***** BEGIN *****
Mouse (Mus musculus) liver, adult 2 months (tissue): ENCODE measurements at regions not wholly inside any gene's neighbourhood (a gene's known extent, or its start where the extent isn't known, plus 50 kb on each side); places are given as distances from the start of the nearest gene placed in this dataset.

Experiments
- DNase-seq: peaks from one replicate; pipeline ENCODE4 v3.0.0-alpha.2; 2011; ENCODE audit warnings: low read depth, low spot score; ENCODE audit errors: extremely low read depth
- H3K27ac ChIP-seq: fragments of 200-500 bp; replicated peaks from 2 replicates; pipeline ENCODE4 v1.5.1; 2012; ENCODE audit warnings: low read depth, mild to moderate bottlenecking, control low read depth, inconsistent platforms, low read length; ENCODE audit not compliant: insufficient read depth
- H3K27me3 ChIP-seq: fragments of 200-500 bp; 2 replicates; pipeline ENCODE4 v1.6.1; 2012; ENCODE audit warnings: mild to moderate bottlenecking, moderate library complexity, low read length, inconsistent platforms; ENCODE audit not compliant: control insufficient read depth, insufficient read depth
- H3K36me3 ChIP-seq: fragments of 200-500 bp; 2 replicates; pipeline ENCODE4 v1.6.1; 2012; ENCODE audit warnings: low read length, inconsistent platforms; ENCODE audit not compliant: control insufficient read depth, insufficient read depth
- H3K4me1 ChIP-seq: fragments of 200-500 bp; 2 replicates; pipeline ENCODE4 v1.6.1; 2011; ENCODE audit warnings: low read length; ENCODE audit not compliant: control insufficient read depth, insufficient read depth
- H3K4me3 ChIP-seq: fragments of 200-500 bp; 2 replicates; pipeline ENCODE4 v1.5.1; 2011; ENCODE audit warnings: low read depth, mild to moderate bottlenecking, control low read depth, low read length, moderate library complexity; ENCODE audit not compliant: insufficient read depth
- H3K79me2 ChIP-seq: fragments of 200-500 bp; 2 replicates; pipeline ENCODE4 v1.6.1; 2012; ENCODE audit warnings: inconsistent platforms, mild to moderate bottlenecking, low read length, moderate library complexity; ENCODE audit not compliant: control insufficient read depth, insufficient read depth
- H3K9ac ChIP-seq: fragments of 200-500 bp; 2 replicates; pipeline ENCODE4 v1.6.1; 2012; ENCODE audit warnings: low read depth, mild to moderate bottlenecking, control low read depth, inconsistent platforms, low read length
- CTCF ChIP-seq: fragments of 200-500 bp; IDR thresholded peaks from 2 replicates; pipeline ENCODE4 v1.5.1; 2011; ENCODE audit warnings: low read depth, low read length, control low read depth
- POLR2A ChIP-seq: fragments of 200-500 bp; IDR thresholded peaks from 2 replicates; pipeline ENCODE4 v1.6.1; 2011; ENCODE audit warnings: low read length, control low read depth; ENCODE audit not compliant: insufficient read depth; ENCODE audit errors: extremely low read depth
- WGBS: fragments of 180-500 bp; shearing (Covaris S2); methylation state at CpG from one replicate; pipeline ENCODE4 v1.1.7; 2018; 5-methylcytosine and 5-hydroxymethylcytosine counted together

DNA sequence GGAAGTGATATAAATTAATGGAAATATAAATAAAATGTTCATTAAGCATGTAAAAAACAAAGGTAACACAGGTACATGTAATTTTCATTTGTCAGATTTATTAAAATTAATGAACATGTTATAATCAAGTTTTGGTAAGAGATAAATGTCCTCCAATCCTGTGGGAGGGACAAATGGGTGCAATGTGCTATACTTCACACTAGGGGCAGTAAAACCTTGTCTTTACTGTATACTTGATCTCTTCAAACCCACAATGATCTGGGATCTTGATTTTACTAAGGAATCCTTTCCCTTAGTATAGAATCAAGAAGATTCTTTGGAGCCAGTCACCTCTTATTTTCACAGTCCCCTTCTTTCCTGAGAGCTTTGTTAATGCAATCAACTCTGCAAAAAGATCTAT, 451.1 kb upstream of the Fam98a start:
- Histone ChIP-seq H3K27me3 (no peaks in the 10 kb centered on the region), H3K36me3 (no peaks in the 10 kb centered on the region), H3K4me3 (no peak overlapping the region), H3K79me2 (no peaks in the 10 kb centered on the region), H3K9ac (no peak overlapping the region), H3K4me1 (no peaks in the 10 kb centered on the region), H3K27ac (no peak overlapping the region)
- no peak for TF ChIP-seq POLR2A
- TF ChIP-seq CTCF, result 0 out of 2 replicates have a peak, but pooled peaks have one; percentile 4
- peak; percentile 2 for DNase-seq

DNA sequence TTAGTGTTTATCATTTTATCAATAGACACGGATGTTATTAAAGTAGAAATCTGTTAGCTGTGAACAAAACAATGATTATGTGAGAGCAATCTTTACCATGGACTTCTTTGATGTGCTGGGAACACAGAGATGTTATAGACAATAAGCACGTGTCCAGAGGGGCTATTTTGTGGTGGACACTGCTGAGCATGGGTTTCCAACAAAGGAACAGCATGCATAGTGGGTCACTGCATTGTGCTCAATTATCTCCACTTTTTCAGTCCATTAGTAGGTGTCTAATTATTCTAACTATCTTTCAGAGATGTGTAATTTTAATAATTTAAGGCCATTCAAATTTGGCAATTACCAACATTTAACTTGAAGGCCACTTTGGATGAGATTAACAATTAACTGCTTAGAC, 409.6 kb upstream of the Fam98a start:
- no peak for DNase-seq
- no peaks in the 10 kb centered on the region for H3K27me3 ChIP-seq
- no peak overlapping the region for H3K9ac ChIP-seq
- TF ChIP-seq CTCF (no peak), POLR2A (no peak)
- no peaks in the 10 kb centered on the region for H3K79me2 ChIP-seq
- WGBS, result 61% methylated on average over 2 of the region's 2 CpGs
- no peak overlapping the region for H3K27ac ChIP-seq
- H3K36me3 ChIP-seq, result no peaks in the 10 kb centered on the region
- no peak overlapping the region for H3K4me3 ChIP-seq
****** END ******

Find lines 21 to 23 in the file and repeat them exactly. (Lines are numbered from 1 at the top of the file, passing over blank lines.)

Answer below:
- no peaks in the 10 kb centered on the region for H3K27me3 ChIP-seq
- no peak overlapping the region for H3K9ac ChIP-seq
- TF ChIP-seq CTCF (no peak), POLR2A (no peak)